The NAS report, like our own report (that surveyed all types of disabled children), found coronavirus and the first lockdown had deepened well-established existing inequalities. The disruption and uncertainty, as well as the overnight withdrawal of support from social care, education and mental health services, made a bad situation far worse than it might have been.  

“Autistic people and their families have been struggling to get the care, support and understanding they need for years and things have been made even harder by coronavirus. children and adults have been left completed stranded. 
“The inequalities that autistic people and their families face aren’t new - we’ve been highlighting them for years. But coronavirus has laid them bare and deepened them. 
“Thank you to the many thousands of people who signed our letter. The Chancellor must listen to all our voices and take urgent action, by using next month’s Spending Review to protect autistic people from future waves of the virus. This means investing in the support and services autistic people need, and ending the inequalities that have persisted for years. Only then can we start creating a society that works for autistic people and their families.”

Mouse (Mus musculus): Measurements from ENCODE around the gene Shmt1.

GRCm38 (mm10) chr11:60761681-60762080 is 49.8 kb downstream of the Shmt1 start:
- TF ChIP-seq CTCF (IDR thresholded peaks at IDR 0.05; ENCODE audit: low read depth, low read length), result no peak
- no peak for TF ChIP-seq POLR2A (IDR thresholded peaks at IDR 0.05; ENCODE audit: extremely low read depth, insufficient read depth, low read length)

Caroline Stevens, Chief Executive of the National Autistic Society

Should I just home educate?

If you're thinking about home education, be cautious. If your child has an Education, Health and Care Plan, just deregistering them from school relieves the LA of all responsibility to provide for them. You should ask for an EOTAS package "Education Other than at School" instead. Watch or listen to our two-part SNJ In Conversation here and here to find out about the law on EOTAS, and about what SEND law says now.

Finally, a quick plug for our friend, barrister, Steve Broach, and his webinar for people in need of care and support on Monday:


Also read:

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Tania Tirraoro